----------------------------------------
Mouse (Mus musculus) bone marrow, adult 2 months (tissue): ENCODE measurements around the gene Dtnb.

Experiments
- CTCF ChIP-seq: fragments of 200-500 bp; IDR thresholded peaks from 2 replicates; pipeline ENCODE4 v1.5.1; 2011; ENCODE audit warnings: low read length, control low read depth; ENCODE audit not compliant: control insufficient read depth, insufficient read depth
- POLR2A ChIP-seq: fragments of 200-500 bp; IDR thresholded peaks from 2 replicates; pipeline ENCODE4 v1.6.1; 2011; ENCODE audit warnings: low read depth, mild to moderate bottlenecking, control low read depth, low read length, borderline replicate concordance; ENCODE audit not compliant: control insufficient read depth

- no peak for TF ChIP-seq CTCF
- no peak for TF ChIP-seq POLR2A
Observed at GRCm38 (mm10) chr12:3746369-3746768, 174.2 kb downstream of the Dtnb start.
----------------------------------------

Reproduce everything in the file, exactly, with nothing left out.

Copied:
Mouse (Mus musculus) bone marrow, adult 2 months (tissue): ENCODE measurements around the gene Dtnb.

Experiments
- CTCF ChIP-seq: fragments of 200-500 bp; IDR thresholded peaks from 2 replicates; pipeline ENCODE4 v1.5.1; 2011; ENCODE audit warnings: low read length, control low read depth; ENCODE audit not compliant: control insufficient read depth, insufficient read depth
- POLR2A ChIP-seq: fragments of 200-500 bp; IDR thresholded peaks from 2 replicates; pipeline ENCODE4 v1.6.1; 2011; ENCODE audit warnings: low read depth, mild to moderate bottlenecking, control low read depth, low read length, borderline replicate concordance; ENCODE audit not compliant: control insufficient read depth

- no peak for TF ChIP-seq CTCF
- no peak for TF ChIP-seq POLR2A
Observed at GRCm38 (mm10) chr12:3746369-3746768, 174.2 kb downstream of the Dtnb start.